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Thread: New way to make coffee - Coffee Siphon

  1. #1
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    New way to make coffee - Coffee Siphon

    Well... new to me. This method has been around since the 1830s. Apparently is was very popular in the US from late 19th century until the pump percolator gained popularity in the 1950's and then later, the MR. Coffee drip machine.

    I saw this in a coffee house while on business in Taiwan. This method of brewing is still very popular in Asia. After doing a little bit of research, I found that the Hario brand was no longer available in the states so I picked one up while still there. You can however get the similar Yama through amazon but I read that the quality was not quite the same. I also picked up a Hario hand grinder and 1 minute "hour" glass.

    It came with a bowl and wick to burn methanol or similar fuel. The owner of the coffee shop told me this would take too long so I picked up a butane burner. I think the burner gives the whole thing a kind of science experiment look. And while fairly simple in concept - heated air/water vapor movers water to upper portion, remove heat and vacuum pulls water down - something as simple as how often you stir can make a big difference in taste.

    This makes a cup of coffee that I feel is better (with some practice) than a french press.

    Here are some pics of the process:





    01.jpg02.jpg03.jpg04.jpg05.jpg06.jpg07.jpg

  2. #2
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    Interesting. How are the grinds filtered?
    Measure twice, cut three times, start over. Repeat as necessary.

  3. #3
    And does that CD come with it? Looks very interesting even without the CD.

  4. #4
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    We had a vacume coffee pot back in the 50's that just used your stove. I believe they are still available but without the 'cool' factor of yours. Like a french press they make superior coffee compaired to the drip kind because the water is substanually hotter.
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  5. #5
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    It is great table side after a dinner party. Can't remark on the Yamas, but I've got a Cona, which you can get in the US via places like Sweet Maria's.

  6. #6
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    It is very hard to see in photo 2, but you can see a beige disk covering the hole in the top half portion sitting on the left. It is a stainless steel disk with holes in it covered by a piece of cloth. If cleaned properly after each use, the cloth filter will last 100+ uses. You can also get disposable paper filters for the disk. However, they block the oils from getting into the coffee - which kind of goes against the reason you would be making coffee this way.

  7. #7
    And if you leave it out on the counter between uses, you can try to convince visitors that it is part of your meth lab.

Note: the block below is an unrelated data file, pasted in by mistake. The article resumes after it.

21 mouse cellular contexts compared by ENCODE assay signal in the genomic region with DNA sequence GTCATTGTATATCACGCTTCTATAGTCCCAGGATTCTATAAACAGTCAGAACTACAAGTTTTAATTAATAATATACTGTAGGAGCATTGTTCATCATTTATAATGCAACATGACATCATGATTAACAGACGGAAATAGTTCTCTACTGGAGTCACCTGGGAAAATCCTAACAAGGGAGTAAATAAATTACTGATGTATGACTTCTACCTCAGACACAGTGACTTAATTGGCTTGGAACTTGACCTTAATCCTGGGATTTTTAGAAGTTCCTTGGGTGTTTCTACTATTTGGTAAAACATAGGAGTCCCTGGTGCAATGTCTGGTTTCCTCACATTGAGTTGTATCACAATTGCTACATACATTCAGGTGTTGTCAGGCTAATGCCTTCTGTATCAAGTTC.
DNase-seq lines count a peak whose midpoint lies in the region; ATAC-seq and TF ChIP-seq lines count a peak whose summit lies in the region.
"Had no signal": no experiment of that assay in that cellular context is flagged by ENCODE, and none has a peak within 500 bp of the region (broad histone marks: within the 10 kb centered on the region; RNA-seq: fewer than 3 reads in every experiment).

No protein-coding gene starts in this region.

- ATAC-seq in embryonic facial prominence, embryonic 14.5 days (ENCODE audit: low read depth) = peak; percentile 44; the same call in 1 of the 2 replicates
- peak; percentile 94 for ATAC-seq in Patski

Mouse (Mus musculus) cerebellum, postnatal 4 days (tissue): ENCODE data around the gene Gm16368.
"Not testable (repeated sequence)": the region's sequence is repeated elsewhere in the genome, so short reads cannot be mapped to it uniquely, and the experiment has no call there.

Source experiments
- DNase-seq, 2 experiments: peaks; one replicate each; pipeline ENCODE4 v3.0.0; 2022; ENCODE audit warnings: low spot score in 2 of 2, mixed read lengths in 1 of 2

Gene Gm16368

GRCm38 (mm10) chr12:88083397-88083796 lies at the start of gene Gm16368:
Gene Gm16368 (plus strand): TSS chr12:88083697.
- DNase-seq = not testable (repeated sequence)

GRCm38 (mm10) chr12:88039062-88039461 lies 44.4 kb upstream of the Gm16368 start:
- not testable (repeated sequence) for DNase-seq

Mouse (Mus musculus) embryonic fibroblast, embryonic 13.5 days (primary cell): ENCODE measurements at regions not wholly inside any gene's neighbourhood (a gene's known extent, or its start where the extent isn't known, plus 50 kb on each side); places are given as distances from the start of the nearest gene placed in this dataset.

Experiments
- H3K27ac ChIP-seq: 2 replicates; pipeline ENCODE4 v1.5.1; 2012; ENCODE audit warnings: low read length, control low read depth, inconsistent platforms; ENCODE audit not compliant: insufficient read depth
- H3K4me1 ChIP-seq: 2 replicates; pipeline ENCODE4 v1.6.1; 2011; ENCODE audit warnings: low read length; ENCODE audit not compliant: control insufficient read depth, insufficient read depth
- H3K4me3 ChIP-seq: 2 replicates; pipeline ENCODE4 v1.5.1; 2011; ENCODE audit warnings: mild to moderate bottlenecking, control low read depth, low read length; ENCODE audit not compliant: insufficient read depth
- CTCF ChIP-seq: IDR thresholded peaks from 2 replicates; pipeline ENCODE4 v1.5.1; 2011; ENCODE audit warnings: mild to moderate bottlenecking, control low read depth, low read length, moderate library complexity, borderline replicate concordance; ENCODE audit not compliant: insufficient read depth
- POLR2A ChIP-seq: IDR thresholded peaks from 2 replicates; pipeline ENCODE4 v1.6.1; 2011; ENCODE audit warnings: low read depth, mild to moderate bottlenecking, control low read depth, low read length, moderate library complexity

8. #8
    So how many different ways ARE there to soak ground up roasted coffee beans in hot water and serve it up? Personally I don't think it matters much. While I haven't drank meth-lab coffee yet, I have drank coffee perked from many different brands of electric pots, 60-cup office-break-room pots, several different stove-top pots, drip type makers galore, single-serve pour-your-owns, Keurig makers and their clones, 3 or 4 espresso makers, couple of french presses, good ol' sheepherder's coffee, $7 Starbucks coffee, 10-cent Sambo's coffee... they all taste pretty much the same to me. And I know why: It's because I don't let psychosomatic thinking tell me that one tastes better than the other just because I think it's supposed to -the main differences that I do notice are the results of water-to-coffee ratio and water temperature.

    Ever watch Penn & Teller's 'bottled water' episode? I'd link it up but the language is on the rough side. A funny look at people believing what they're told
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  9. #9
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    My mother had a couple different coffee pots like this. My recollection is one plugged into the wall. It may have been the Sunbeam mentioned earlier.

    It came with a bowl and wick to burn methanol or similar fuel. The owner of the coffee shop told me this would take too long so I picked up a butane burner.
    -the main differences that I do notice are the results of water-to-coffee ratio and water temperature.
    Yes!

    Cyrus, you might want to give the wick a chance and see if that has any effect on the flavor of your coffee.

    The temperature range of the water used to brew coffee can have a definite influence on the flavor. Some like it hot brewed and some like it brewed at a lower temp.

    Some like the taste of burnt coffee.

    jtk
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  10. #10
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    Quote Originally Posted by Kev Williams View Post
    So how many different ways ARE there to soak ground up roasted coffee beans in hot water and serve it up? Personally I don't think it matters much. While I haven't drank meth-lab coffee yet, I have drank coffee perked from many different brands of electric pots, 60-cup office-break-room pots, several different stove-top pots, drip type makers galore, single-serve pour-your-owns, Keurig makers and their clones, 3 or 4 espresso makers, couple of french presses, good ol' sheepherder's coffee, $7 Starbucks coffee, 10-cent Sambo's coffee... they all taste pretty much the same to me. And I know why: It's because I don't let psychosomatic thinking tell me that one tastes better than the other just because I think it's supposed to -the main differences that I do notice are the results of water-to-coffee ratio and water temperature.